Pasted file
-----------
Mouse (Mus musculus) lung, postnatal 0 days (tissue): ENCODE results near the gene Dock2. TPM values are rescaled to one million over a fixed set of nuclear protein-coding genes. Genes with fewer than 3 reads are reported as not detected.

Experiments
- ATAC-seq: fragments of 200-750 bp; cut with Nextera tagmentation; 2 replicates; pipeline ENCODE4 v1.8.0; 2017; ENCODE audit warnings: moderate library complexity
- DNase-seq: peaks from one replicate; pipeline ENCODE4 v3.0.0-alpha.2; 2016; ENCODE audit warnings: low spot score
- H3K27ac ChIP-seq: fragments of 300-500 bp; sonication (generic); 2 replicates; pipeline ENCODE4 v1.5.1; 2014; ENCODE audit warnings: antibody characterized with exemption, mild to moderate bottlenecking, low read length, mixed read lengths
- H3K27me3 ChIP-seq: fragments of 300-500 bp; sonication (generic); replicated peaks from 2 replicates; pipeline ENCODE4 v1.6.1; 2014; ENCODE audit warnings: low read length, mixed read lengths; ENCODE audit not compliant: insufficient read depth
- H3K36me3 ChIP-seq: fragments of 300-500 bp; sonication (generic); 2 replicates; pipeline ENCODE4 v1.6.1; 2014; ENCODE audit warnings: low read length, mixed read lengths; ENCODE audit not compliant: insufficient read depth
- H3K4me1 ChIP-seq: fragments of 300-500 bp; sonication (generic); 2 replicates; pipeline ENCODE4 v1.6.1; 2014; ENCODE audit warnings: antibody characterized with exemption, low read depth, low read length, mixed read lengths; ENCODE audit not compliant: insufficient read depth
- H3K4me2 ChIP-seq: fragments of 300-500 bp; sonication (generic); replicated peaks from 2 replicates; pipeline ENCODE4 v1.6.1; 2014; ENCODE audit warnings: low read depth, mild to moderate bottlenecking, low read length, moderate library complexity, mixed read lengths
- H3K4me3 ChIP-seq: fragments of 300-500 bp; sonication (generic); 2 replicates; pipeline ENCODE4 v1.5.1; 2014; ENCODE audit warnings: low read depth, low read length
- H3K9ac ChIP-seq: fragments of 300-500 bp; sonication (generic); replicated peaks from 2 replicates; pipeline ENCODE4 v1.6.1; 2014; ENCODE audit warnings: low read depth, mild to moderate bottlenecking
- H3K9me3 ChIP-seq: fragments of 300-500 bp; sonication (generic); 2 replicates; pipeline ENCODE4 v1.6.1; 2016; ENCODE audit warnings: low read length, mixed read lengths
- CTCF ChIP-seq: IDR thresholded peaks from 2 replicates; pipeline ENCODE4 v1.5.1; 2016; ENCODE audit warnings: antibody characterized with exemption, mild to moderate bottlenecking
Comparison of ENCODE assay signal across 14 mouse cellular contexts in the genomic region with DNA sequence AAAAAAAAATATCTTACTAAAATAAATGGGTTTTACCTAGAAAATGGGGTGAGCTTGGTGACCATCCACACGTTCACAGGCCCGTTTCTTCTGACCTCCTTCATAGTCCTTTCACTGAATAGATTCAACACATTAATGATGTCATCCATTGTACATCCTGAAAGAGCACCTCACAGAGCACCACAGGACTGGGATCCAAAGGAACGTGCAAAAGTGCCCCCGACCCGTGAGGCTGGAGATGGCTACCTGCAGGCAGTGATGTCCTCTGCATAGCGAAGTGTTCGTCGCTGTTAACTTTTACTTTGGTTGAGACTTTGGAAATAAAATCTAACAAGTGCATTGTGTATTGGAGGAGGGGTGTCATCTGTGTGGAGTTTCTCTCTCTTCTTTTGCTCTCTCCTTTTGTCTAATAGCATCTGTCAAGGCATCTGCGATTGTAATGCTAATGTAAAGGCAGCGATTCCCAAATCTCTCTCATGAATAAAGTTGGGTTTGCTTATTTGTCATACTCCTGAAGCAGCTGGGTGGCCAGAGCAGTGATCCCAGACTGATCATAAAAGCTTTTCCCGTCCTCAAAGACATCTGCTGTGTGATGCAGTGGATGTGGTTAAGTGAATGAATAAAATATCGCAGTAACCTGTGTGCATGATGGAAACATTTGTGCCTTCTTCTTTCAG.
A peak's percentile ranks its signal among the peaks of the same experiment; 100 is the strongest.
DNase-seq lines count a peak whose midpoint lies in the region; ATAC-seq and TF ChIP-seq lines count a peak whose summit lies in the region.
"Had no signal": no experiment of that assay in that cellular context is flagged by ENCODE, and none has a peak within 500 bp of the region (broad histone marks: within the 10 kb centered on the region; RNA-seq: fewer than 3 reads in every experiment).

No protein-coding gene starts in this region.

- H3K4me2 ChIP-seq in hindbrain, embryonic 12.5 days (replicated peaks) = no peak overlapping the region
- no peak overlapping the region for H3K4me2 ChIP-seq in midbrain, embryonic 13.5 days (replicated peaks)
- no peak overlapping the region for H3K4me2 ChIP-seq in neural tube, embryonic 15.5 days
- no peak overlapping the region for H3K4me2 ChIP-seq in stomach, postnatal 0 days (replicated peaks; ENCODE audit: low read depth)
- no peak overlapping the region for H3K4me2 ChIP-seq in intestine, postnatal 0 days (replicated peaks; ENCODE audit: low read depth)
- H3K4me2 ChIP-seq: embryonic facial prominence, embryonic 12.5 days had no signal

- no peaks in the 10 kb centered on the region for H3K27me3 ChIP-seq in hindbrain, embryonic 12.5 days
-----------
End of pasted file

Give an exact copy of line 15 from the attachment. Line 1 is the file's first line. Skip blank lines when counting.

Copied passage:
A peak's percentile ranks its signal among the peaks of the same experiment; 100 is the strongest.